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My Friend Blames Me for Her Choices

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From India: I have known my best friend for the last 14 years and she is 50 and i am 36. She has two grown up daughters. She is a person who worries a lot and takes all things seriously even when her husband teases her. As her husband lived abroad she lived in her moms house, She did have a lot of troubles with her husband and even now he is the general Manager of an estate she continues to live in her moms place as she does not want to go and live with him.

In the years 2015 and 2016 she has constantly worried and she made herself get mentally disturbed so much that the doctor put her on medication and she became alright both the times. In 2017 she kept perfectly fit and was fine and nothing happened to her.

At the start of this year she started worrying again. Both the times she had major decisions to take and she started loosing sleep. Her parents who are old along with her sister in law took her to the doctor because she was showing the same symptoms as she did before.

The doctor gave her medicine and she read something on the paper which said she did not like. She also did not like the doc doing an evaluation with her. she started believing what was written on the paper the medical definition and living it. She completely stopped doing all the work she did at home and started staying bed, Talking about death, spoke to her kids about death etc. we did everything positive but she did not do anything, Just blamed us and every one is at fault other than her.

Her daughter has scored 89 in her 12th grade and got into the best college bangalore . But she wants her dd to go to another college just because she does not know what to do as her daughter is grown up . She did tell me to speak to her dd but i did not because of personal reasons and now she blames me for her daughter being in this college and in different ways she says i am fault and this goes on like every day for the past 15 days every day i need to listen to her that i am at fault . she says i asked you for help you did not give it and things like that .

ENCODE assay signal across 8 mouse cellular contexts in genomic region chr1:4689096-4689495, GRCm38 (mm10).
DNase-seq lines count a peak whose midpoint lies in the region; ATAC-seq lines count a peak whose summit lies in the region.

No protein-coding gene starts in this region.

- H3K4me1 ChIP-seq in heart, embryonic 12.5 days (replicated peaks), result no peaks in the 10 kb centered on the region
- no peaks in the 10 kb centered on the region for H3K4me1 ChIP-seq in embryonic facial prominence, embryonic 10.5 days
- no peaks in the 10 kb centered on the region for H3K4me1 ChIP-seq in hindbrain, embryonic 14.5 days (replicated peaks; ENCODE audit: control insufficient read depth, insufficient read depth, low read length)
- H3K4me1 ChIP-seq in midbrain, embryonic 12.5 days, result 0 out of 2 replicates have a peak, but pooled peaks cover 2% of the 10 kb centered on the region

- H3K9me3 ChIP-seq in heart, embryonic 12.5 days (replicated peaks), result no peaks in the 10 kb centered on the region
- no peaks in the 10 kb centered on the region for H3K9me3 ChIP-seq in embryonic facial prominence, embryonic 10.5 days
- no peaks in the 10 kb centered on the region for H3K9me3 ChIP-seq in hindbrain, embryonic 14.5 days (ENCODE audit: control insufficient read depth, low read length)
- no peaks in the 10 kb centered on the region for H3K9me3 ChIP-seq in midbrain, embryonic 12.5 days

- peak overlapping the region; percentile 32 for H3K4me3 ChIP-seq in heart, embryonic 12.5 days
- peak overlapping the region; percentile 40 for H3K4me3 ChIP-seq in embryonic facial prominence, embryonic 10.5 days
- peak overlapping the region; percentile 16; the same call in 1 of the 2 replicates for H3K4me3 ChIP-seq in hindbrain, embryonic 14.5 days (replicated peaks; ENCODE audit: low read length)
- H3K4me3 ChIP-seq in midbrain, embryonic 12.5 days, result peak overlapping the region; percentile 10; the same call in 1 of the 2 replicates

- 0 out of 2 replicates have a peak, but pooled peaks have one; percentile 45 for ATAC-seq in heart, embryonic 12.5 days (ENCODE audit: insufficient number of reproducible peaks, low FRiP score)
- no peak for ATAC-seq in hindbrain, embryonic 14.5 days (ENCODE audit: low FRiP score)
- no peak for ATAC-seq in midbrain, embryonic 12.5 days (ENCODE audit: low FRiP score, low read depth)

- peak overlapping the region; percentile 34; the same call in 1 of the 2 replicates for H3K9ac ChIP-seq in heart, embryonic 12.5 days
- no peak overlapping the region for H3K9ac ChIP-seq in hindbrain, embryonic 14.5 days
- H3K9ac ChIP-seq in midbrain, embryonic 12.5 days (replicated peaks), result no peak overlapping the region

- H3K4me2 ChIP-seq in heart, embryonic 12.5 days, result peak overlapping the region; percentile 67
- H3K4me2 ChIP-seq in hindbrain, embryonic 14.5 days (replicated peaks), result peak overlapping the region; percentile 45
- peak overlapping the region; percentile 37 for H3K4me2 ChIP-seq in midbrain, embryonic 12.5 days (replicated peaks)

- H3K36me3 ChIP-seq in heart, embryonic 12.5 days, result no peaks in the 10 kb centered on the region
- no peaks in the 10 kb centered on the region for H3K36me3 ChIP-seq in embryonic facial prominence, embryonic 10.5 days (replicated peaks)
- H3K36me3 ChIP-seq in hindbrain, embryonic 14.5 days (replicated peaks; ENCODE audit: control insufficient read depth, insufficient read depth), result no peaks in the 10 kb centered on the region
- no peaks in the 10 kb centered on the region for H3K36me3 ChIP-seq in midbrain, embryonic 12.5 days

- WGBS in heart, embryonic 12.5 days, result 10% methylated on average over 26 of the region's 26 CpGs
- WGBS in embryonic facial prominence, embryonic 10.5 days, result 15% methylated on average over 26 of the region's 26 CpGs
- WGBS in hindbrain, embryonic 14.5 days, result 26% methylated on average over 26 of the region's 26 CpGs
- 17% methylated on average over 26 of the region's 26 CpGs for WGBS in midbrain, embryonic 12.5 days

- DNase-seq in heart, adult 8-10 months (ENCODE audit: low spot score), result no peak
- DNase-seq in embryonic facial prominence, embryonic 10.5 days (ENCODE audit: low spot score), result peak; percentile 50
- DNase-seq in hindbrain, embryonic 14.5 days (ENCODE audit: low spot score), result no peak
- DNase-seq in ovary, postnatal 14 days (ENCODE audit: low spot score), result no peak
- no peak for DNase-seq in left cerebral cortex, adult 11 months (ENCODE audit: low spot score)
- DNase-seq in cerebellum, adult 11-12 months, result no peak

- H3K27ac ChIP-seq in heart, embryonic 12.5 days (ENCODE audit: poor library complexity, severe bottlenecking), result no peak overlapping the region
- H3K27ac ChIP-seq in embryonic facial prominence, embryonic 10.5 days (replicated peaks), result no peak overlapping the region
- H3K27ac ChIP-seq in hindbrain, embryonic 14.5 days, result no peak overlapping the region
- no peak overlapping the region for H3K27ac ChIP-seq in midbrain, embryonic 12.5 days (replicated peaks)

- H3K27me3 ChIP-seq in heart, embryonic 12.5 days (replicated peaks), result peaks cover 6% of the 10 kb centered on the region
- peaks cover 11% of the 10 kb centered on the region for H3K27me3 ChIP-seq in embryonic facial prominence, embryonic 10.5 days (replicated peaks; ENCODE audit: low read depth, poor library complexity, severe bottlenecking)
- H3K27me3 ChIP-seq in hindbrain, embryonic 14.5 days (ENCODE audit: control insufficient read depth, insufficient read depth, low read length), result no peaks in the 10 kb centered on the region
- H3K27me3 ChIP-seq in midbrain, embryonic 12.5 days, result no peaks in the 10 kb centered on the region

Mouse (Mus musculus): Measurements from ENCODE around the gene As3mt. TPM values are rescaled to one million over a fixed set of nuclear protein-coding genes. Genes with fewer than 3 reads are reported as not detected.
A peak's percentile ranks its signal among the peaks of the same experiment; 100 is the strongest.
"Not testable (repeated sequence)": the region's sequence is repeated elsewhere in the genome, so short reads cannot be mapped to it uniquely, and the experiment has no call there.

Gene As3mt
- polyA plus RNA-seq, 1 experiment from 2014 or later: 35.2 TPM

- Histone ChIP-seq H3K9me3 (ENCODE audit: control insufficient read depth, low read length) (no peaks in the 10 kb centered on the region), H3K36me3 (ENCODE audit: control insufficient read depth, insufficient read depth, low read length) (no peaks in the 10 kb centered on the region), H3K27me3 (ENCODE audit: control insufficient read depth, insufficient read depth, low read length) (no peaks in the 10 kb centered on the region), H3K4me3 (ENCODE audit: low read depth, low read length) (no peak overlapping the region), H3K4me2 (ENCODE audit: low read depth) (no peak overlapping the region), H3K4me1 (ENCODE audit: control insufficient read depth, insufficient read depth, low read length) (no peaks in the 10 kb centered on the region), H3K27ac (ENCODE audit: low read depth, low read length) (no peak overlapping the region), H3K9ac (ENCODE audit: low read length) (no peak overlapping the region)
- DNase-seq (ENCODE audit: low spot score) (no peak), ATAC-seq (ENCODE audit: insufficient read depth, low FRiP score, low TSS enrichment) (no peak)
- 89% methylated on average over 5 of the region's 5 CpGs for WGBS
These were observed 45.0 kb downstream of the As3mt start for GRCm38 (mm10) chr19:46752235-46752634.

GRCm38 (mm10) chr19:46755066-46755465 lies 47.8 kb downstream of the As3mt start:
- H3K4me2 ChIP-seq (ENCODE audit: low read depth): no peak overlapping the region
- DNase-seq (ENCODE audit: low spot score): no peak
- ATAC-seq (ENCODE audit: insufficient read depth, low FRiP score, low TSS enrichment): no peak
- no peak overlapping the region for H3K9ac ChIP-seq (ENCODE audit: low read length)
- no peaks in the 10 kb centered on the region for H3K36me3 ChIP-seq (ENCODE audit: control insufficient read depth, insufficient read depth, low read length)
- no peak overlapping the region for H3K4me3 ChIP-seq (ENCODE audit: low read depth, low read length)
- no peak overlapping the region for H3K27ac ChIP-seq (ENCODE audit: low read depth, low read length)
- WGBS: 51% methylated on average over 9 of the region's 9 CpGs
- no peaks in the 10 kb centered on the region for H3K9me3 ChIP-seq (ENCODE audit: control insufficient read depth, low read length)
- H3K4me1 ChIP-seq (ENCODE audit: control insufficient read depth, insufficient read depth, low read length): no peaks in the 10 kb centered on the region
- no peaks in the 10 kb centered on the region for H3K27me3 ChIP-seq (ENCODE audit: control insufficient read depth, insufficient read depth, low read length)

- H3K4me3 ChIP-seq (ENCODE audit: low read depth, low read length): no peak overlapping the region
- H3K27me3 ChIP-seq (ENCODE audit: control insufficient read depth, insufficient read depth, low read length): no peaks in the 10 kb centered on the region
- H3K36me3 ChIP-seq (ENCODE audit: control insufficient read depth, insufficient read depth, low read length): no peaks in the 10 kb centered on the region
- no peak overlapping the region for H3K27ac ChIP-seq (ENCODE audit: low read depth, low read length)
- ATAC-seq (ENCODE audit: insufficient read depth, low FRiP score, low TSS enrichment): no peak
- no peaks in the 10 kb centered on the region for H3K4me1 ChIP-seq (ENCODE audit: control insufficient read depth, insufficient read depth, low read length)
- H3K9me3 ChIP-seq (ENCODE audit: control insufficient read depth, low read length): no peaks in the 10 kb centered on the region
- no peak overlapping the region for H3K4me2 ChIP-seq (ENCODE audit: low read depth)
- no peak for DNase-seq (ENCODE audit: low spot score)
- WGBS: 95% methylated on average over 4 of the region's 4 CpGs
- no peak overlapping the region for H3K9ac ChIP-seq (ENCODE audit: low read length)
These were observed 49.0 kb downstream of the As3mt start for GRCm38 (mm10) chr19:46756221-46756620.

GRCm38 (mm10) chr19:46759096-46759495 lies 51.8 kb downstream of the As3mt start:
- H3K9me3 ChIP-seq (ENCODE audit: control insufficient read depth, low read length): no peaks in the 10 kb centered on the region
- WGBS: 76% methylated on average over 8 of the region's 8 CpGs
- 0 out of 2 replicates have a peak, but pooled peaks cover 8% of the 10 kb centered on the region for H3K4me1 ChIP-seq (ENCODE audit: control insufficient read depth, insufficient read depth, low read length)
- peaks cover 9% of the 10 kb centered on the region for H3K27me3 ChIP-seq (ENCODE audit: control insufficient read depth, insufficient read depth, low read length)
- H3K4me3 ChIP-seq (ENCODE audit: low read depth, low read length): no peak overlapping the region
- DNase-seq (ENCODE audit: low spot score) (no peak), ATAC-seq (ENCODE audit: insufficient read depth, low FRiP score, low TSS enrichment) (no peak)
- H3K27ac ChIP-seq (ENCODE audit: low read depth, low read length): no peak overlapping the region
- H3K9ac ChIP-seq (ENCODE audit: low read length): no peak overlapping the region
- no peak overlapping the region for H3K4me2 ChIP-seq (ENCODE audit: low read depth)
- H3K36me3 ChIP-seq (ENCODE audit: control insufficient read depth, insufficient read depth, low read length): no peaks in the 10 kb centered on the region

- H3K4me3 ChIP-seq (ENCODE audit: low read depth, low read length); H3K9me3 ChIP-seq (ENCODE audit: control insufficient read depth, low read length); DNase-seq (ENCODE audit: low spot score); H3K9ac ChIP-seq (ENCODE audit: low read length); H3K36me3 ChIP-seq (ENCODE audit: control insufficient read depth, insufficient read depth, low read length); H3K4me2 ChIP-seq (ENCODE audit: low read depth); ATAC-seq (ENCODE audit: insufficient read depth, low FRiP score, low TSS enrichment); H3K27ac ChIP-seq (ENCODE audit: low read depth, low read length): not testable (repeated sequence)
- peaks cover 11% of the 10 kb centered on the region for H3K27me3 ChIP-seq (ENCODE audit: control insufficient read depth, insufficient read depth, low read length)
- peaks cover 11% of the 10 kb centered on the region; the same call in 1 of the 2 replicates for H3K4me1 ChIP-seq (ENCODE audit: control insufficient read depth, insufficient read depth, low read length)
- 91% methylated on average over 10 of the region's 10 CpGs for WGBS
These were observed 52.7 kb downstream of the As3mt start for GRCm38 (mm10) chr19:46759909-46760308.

What am i to do? I used to send her a positive quote every morning to make her feel good but instead i get nagged at . I dont feel like doing that too . How do i put a stop to this … Making her better is beyond me . I have explained it to her saying that its not my fault many times but i am fed up that it depresses me

My Friend Blames Me for Her Choices

Answered by on -


You are correct. Making her better is beyond you. You have nothing to apologize for. It was also healthy for her daughter to remove herself from the situation.

From your letter, it seems to me that your friend may suffer from recurring major depression. When in an episode, she sees the world through gloomy glasses. Nothing anyone says is going to have positive impact.

Your friend needs to accept that she probably does need to take medication for the rest of her life and she does need to have on-going mental health support from professionals. As long as she is competent, you can’t make her do either. As an adult, she has the right to make her own decisions, even bad decisions.

Sadly, this kind of situation sometimes results in further deterioration. At that point, she may be willing to ask for help or her husband may have to consider signing her into hospital to save her life. If you can, I do suggest you share your letter and this response with her husband. As her spouse, he has more legal rights and perhaps more personal leverage than you do.

I wish you well,
Dr. Marie

My Friend Blames Me for Her Choices

Therapists live, online right now, from BetterHelp:

Dr. Marie Hartwell-Walker

Dr. Marie is licensed as both a psychologist and marriage and family counselor. She specializes in couples and family therapy and parent education. Follow her on Facebook or Twitter.

APA Reference
Hartwell-Walker, D. (2018). My Friend Blames Me for Her Choices. Psych Central. Retrieved on December 5, 2020, from
Scientifically Reviewed
Last updated: 15 Sep 2018 (Originally: 16 Sep 2018)
Last reviewed: By a member of our scientific advisory board on 15 Sep 2018
Published on Psych All rights reserved.